Just a story about a boy and his airplane
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03-09-2016, 06:20 PM
Just a story about a boy and his airplane
I wrote this for an aviation site I belong to, and it was very well received...some of my friends here have expressed an interest in aviation so I thought I would share it on TTA. I dunno if anybody cares our will get much out of it, but...it says This That and The Other Thing, and this qualifies! I hope you like it.

This is in answer to an open question about what it was like flying the DC-3 aircraft.

James Jones, Retired airline pilot, former USAF F-15C/F-5II fighter pilot, former bush pilot
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I actually have a close but weird relationship with the old Douglas DC-3- ( a plane designed in 1936, and the last one rolled off the assembly line in 1950) -which is unusual for a person my age.

I was a 17 year old private pilot, multiengine rated with a brand new instrument rating. I was in possession of perhaps 200 total flight hours, building my required 250 for my commercial as fast as I could. I had learned to fly in the family Champ, and then gone to a local flight school for my multi and instrument ratings. I still flew the Champ as much as possible, because A. I loved it and B. All I had to pay for was fuel.

My only goal in life, that I remember, was nailing my commercial check ride on my 18th birthday- I would end up starting it on my birthday but finishing on the day after because of thunderstorms. Close enough.

I landed at a small field I had never been to before. It was public, but unpaved, grass, and interesting. T-hangars predominated, full of odd-looking aircraft of all sorts. Most looked like they had been sitting dormant awhile. A row of individual hangars sat mysteriously, their locked doors making me want to go peek between the cracks, to try to see what secrets they held.

But the queen was a HUGE (to me) DC-3 sitting at one end, nose pointed wistfully at the sky. She looked proud, yet abandoned. Her paint was rough, but her tires were round and all the windows and the door were closed tightly.

I tied the Champ down and walked over- she only got larger as I approached. The largest plane I had piloted so far was a Cessna 402, which had seemed like an airliner…compared to this beauty, that 402 was a hot wheels car. Wow. The cockpit had to be 50 feet in the air! (Actually I believe it’s about 15, but…) I walked around her, just absorbing the history and… coolness. She was a Queen.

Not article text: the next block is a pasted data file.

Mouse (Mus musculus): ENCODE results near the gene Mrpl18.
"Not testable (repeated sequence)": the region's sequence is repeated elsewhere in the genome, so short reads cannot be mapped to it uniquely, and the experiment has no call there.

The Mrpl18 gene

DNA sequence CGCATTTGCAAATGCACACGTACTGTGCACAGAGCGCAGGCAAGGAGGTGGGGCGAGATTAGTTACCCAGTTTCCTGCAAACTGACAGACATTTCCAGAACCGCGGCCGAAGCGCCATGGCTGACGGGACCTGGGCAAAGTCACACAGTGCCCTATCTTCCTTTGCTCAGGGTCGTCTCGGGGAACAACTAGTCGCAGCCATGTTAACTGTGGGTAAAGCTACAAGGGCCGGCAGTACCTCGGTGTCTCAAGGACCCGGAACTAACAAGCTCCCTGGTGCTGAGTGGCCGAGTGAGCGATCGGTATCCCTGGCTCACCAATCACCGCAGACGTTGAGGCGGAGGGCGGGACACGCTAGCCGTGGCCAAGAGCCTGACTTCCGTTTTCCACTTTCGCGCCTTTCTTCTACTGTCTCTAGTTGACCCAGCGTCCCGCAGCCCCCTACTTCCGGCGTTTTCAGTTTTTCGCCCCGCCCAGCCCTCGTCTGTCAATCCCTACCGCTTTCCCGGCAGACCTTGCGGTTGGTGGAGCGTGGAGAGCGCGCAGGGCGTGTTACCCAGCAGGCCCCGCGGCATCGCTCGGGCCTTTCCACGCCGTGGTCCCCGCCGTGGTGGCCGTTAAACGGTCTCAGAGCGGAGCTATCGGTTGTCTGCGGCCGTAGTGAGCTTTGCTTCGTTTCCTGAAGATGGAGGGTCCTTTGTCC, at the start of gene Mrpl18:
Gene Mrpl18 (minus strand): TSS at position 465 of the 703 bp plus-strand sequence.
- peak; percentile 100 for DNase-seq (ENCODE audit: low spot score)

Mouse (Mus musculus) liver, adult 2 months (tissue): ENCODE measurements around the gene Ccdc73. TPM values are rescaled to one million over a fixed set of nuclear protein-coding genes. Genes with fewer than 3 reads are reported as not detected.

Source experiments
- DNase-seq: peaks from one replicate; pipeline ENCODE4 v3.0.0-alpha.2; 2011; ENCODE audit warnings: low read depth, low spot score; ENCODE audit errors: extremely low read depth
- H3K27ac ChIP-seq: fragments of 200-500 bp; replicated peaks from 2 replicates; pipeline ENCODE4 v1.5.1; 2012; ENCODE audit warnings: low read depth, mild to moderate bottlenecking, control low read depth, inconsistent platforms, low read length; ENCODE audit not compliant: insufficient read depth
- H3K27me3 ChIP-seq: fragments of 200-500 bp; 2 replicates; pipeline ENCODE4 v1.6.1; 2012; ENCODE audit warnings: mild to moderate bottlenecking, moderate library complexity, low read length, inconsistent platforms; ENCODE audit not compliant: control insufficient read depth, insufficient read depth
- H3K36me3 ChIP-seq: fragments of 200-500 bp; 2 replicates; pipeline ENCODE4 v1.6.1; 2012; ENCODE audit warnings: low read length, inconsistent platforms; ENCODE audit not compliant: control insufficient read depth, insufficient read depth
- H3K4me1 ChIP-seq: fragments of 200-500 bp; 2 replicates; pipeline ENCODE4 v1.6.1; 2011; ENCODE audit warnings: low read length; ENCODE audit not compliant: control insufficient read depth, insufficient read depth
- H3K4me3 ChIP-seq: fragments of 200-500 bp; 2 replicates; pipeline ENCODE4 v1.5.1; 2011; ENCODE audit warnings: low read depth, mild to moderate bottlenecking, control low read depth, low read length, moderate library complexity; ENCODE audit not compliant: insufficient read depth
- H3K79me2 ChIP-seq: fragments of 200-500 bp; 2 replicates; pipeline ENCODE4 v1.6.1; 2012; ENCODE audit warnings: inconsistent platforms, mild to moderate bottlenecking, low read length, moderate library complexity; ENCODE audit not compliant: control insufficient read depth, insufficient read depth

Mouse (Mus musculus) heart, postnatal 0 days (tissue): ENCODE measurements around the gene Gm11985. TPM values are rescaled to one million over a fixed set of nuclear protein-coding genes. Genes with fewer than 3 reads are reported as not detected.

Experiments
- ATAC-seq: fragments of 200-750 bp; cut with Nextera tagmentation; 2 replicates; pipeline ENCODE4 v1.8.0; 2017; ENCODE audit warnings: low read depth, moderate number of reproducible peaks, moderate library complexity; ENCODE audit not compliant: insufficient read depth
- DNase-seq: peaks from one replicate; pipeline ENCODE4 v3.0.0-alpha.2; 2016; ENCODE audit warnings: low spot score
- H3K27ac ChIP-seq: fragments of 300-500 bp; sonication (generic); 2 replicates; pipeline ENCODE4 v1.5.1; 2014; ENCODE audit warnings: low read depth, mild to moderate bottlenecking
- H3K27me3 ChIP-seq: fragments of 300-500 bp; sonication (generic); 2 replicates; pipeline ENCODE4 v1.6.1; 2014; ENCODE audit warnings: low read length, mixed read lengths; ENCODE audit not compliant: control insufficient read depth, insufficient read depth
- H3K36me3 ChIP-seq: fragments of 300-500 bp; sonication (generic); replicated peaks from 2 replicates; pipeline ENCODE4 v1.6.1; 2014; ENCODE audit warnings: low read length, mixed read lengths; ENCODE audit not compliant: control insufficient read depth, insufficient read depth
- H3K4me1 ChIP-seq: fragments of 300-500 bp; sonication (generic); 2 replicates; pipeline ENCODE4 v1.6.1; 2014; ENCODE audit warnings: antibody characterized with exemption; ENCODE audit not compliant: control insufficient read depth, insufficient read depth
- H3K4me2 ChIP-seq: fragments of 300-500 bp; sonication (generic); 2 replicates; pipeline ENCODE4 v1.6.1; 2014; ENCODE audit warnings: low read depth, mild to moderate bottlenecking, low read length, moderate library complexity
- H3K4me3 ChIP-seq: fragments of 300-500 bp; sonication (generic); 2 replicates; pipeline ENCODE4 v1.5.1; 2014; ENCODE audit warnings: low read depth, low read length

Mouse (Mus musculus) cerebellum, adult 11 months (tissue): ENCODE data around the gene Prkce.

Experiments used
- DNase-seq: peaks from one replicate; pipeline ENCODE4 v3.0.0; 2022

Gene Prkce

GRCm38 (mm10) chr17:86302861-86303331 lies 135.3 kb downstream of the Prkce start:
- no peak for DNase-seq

This was the first visit, but I made her a regular stop on my rounds. I started eating my bag lunch under her wing. Nothing changed, she never seemed to move. We became friends. She told me stories about the “old days” of aviation. That ol’ girl really could spin a yarn- I was still mesmerized.

One day while I was leaning against one of her main tires after eating my sandwich, I heard a voice say “Hey, what are you doing under there?” It sounded like an old man. I jumped out from under, guilty although I wasn’t sure why. “Hello!” I said kind of nervously “I was just enjoying the shade. It’s hot today.”

This old guy- to my young eyes he had to be at least 147- chuckled and said “Relax son, feel free. Glad this old gal can still be helpful to somebody!”

I shook his hand and introduced myself- this is the south, that is practically a law- and he said his name was Red. His hair was grey, but I made no comment.

We ended up sitting under that wing many times over the next few months, talking. Red was the airport manager, and as I eventually found out, owner. Even more eventually, I found out he owned the DC-3 herself! I couldn’t quite understand how one little guy could own something so huge and majestic and—just—THERE. It seemed like too much for any one person.

Red and I became good friends, we went flying together in my Champ- he loved that a young guy like me could still fly- and preferred- a taildragger. We went flying in his great big cabin Waco, a first for me. And it was purple, still the only purple plane I have ever flown, over thirty years later!

Red often asked after my flight career, and even gave me some pointers for my commercial check ride, which I passed handily, although a day late. My father died during this time, following a massive stroke 5 years before. Red was a big help.